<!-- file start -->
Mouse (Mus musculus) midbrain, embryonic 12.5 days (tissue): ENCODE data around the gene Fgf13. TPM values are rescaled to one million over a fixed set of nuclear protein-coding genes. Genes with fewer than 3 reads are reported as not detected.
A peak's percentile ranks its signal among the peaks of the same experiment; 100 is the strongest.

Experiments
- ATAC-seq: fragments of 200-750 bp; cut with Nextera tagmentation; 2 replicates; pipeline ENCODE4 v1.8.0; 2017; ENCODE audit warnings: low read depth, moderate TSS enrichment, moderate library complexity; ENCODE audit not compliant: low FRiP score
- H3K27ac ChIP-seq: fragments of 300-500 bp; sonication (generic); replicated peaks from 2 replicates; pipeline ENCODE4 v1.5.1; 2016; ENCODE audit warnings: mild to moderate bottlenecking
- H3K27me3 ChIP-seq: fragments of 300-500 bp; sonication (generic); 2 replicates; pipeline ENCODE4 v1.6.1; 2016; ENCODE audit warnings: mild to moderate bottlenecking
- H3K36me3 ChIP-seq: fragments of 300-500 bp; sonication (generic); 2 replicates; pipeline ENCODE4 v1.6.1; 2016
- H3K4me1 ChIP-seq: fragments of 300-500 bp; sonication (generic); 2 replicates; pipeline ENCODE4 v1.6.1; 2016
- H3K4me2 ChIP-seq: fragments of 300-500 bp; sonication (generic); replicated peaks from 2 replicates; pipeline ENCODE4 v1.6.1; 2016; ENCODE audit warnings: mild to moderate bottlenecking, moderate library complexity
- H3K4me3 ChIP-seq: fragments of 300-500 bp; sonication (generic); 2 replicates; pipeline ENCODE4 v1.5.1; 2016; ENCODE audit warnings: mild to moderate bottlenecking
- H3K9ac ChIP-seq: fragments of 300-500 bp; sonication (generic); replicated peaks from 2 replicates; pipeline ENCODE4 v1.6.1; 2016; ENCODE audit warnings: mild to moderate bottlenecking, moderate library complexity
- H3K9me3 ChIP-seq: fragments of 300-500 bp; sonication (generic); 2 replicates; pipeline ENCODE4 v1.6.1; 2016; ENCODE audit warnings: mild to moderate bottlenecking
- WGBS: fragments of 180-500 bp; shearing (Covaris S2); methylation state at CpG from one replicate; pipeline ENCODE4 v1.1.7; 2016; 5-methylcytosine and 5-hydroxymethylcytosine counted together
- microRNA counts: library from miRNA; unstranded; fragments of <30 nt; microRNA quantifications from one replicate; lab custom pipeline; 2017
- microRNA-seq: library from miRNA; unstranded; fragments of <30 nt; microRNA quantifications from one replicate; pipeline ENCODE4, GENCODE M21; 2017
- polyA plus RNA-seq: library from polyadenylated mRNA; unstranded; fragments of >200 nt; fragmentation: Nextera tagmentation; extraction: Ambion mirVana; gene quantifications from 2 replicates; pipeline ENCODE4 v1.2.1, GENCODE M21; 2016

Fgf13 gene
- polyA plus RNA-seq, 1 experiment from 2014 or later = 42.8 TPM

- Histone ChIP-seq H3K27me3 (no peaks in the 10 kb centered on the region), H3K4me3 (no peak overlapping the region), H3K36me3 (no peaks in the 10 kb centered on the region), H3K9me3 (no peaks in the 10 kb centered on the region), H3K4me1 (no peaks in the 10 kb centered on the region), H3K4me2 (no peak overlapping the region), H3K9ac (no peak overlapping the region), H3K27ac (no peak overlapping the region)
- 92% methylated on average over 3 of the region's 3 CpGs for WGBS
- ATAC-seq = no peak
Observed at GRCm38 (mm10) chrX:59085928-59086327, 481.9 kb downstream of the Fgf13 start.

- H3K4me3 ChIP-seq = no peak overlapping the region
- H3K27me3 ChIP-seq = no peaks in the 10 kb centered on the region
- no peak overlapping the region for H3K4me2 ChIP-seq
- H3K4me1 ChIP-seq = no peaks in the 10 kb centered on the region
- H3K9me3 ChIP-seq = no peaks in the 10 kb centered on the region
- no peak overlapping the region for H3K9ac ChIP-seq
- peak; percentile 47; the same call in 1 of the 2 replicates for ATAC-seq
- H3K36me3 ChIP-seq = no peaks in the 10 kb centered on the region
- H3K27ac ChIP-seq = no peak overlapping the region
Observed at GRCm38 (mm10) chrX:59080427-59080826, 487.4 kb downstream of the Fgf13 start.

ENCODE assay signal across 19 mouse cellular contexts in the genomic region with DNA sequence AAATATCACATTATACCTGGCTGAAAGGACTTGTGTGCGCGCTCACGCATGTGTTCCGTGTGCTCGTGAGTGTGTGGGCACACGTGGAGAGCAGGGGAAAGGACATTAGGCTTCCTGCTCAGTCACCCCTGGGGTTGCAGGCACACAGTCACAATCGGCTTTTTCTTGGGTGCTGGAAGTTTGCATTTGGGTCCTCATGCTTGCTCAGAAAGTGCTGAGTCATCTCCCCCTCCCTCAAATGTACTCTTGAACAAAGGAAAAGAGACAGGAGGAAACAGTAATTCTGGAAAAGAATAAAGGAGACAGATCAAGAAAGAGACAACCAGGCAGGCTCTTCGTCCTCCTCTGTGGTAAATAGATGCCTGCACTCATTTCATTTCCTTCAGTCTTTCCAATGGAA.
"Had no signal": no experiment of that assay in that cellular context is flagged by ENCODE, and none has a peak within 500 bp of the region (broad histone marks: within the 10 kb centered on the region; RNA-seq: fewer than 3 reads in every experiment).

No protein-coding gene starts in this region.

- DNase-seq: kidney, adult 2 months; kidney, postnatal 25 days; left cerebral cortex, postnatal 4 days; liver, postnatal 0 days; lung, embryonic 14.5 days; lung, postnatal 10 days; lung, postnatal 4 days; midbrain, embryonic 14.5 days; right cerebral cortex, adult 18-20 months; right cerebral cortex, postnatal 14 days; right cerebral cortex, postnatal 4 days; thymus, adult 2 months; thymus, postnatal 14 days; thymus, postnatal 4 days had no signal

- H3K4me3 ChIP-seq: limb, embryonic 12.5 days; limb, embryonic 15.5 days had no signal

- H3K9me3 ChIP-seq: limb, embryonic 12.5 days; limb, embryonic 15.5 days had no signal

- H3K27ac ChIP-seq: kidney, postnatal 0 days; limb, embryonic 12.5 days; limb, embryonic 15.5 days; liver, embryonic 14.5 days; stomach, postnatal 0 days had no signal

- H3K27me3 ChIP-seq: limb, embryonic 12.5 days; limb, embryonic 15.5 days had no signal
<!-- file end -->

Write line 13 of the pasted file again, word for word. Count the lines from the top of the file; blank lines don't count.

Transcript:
- WGBS: fragments of 180-500 bp; shearing (Covaris S2); methylation state at CpG from one replicate; pipeline ENCODE4 v1.1.7; 2016; 5-methylcytosine and 5-hydroxymethylcytosine counted together